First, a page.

Wednesday, February 2, 2011

And the answer is ...

Back on 11-JAN-11, I posed a video clip and a question. Here is the video again:

The answers (with poll percentages) were:
A. Caution Purple #5 ==> 0%
B. Caution Purple #11 ==> 28%
C. Caution Orange GK (#21) ==> 0%
D. A and B ==> 57%
E. A, B and C ==> 7%
F. None of the above ==> 7%

My answer is B, with a restart of an IFK for Orange at the edge of the penalty area where #11 entered. Here is why ...

For this answer please refer to the 2010/2011 LOTG here, Advice to Referees here, and FIFA Questions and Answers from 2006 here.

First, we are well in Law 14 (Penalty Kick) on p. 30 of the LOTG. Here the law states that the ball must be placed on the penalty mark, and the kicker must be properly identified.

Regarding the ball, if the field is marked properly, there is a spot, not a line, indicating where the ball goes during a penalty. This spot should be 9" in diameter, which is not surprisingly just about the diameter of a #5 ball that is used in older youth and adult matches as detailed in law 2.

Mechanics tip: Let the players place the ball. It is not the referee's kick and there is considerable pressure on the kicker generally. It's their game, let the players play it by allowing them to place their own ball.

Also ... it is hard to refute that the player who places the ball on the spot is not properly identifying themselves as the kicker.

But what is proper identification? Where is this defined?

You guessed it folks ... its not. A fair reading would imply that this is a measure to allow the goal keeper to know who the player is that will be taking the kick to avoid the trickery that we exactly see in the video. In the :30 point of the video, when #5 places the ball on the spot, I would opine he is properly identifying himself to the goalkeeper and referee that he is the one that is going to take the kick.

Now, can a player change their mind after they place the ball they want someone else to take the kick? You bet!! However as a referee you would need to be somewhat ceremonial about it to assure that the change in kicker was understood by at the very least the keeper ... and frankly the more public you can make it the better, for everyone's sake.

Now clearly that was not the case here as the #5 walks away from the ball, but continues to participate in the ruse by walking away from the ball and not leaving the penalty area after the referee blows the whistle to take the kick at :47 (as the referee is required to do). Note this matters as if all of this happened *before* the whistle we would have a very different result.

At this point the #11 comes in and scores the penalty.

Now, if you look at the law you make be tempted to look at p. 31 and begin to apply the section on "A team-mate of the player taking the kick infringes the Laws of the Game." This makes logical sense as it would seem clear that the #11 created this mess. You however would need to look a little deeper for this answer.

Refer to the 2006 Q&A on the LOTG from FIFA. Specifically question #4 on p. 35. From that text:

4. When a penalty kick is being taken, and after the referee has given the necessary signal, a team-mate of the player identiļ¬ed to take the  kick suddenly rushes forward and takes it instead. What action does  the referee take?

The referee stops play and restarts the match with an indirect free kick to the defending team where the infringement occurred i.e. where the player advanced closer than 9.15m. The player is cautioned for unsporting behaviour.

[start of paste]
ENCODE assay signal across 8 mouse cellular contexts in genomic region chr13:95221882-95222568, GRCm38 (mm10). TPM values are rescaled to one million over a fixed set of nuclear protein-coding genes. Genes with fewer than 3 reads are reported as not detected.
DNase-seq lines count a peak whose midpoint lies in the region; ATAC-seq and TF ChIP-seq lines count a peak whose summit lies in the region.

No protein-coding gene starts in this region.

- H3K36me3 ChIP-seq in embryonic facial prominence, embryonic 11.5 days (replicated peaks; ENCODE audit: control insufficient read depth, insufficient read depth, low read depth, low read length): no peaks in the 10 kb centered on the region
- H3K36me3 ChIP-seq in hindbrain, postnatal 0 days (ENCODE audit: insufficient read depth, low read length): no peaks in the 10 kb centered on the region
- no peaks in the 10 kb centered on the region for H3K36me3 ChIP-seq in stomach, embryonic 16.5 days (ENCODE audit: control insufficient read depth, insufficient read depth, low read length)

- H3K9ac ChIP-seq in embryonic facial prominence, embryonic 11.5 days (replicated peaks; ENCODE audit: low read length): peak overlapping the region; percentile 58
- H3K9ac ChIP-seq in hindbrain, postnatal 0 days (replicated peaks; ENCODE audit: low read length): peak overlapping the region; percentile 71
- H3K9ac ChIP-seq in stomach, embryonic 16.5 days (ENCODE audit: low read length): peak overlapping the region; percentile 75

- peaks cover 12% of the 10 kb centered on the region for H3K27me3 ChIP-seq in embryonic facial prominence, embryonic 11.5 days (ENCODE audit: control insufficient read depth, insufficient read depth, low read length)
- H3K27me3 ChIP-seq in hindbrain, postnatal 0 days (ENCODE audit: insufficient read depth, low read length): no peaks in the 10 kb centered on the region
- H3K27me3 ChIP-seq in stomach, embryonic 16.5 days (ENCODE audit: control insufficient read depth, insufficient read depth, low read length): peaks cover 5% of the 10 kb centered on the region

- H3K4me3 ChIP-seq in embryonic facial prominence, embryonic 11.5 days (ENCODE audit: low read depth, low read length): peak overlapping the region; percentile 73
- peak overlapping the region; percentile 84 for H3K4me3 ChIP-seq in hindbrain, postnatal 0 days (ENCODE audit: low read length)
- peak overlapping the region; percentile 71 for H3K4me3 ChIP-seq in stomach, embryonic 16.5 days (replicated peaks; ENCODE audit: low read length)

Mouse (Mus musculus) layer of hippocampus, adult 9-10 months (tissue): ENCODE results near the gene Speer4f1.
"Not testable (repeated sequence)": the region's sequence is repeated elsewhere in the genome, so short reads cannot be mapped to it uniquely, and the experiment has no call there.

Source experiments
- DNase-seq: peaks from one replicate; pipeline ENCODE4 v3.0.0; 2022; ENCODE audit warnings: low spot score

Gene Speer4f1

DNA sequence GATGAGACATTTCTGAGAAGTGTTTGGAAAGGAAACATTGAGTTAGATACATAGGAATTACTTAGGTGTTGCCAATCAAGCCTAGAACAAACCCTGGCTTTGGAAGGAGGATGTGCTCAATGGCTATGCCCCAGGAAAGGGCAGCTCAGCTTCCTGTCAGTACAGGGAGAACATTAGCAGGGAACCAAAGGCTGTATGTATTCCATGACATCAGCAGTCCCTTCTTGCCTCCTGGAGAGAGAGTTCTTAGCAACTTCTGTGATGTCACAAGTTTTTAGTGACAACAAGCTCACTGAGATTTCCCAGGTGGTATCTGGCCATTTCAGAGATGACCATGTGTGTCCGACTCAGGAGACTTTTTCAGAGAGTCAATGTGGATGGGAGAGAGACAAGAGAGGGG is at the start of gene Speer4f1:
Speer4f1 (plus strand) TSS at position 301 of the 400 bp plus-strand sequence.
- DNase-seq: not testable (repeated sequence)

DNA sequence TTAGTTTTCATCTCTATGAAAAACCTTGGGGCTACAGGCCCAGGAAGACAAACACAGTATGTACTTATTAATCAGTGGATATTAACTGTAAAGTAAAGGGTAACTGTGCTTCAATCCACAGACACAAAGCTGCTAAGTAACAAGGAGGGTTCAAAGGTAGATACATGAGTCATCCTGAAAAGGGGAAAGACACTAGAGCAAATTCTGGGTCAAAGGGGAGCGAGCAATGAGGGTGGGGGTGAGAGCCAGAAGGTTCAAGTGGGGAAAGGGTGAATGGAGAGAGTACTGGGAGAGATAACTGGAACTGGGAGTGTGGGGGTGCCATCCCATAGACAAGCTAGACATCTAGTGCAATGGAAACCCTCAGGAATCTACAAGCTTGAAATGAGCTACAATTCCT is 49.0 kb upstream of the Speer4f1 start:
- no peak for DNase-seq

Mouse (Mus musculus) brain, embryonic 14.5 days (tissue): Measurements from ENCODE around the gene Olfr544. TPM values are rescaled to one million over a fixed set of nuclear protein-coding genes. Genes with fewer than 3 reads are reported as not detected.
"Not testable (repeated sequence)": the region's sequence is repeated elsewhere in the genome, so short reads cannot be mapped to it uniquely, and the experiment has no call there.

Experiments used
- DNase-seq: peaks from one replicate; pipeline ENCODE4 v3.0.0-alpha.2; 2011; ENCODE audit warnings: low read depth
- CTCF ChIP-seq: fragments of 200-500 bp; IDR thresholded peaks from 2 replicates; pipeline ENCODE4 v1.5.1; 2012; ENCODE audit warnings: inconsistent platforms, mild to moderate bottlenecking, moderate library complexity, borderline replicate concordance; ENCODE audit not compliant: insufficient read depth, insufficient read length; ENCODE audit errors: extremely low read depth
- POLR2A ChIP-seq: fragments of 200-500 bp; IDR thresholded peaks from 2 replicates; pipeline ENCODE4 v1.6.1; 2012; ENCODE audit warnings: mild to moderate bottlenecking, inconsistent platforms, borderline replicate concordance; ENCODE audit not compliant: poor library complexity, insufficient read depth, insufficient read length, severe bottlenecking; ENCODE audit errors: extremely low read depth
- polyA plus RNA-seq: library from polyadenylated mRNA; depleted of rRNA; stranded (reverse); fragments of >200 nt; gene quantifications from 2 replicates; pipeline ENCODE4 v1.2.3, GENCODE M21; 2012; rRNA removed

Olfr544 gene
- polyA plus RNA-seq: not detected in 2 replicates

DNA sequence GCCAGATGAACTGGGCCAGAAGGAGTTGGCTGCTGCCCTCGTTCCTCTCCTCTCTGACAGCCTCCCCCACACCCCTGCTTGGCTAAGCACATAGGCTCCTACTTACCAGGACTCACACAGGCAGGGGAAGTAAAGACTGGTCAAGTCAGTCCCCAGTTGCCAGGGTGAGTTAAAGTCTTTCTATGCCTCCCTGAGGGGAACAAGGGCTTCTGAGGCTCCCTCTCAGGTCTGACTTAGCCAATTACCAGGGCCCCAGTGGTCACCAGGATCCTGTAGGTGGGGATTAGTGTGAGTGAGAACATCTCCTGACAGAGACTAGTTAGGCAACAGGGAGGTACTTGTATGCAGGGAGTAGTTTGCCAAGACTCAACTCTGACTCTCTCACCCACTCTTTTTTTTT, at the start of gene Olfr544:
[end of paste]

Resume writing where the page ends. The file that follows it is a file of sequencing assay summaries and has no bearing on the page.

This is also reinforced in the Advise to Referees document which states in relevant part on p. 75:

The exceptions to the above chart (this is the magic PK chart) of decisions are:
• If an attacker other than the identified kicker takes the penalty kick, play is restarted with an
indirect free kick for the opposing team where the attacker illegally entered the penalty arc or
penalty area, regardless of the outcome of any kick that may have been performed by this

• If the kicker plays the ball backward (any direction other than forward), play is restarted with an
indirect free kick for the opposing team at the penalty mark, regardless of any further play that
may result from the kicker’s action.

From this it would seem clear that we have at least an IFK out. What about the caution? FIFA says book the player running in, US Soccer is silent on it.

For the professional match on the video, I book #11 as the FIFA guideline states. I do this for (2) reasons. (1) What he did was really against the spirit of the game, so a caution for USB works for me. (2) FIFA's Q&A, while not the law, state how they want it interpreted. Following FIFA's interpretation in a professional match is not a bad thing, and will keep you out of trouble in their eyes. Note however, there is latitude here. The laws do not require a caution, so if #11 is under a caution, I would have to think an extra second.

Regarding #5, you certainly could caution him. Would I personally in that professional match? No. Denying a goal, and booking a player I think would be just about as much as a team could take. Adding another caution onto that for, yes, being part of the trickery would be a legitimate caution, but somewhat "ticky tack" in my opinion and may invite issues longer term. Legitimate? Yes. Required? No. Desired? No. A different match may yield a different result including not cautioning anyone, or both players involved.

Regarding the keeper, I would not caution him for moving early, he fell prey to the ruse that was being done to him and no more.

... and my opinion about the penalty in the first place. Based on the excellent camera angle ... no way =)


  1. Wouldn't the IFK coming out be at the edge of the penalty area (or arc) where #11 infringed?

  2. Anon ... you are 100% correct. The post has been amended to reflect this.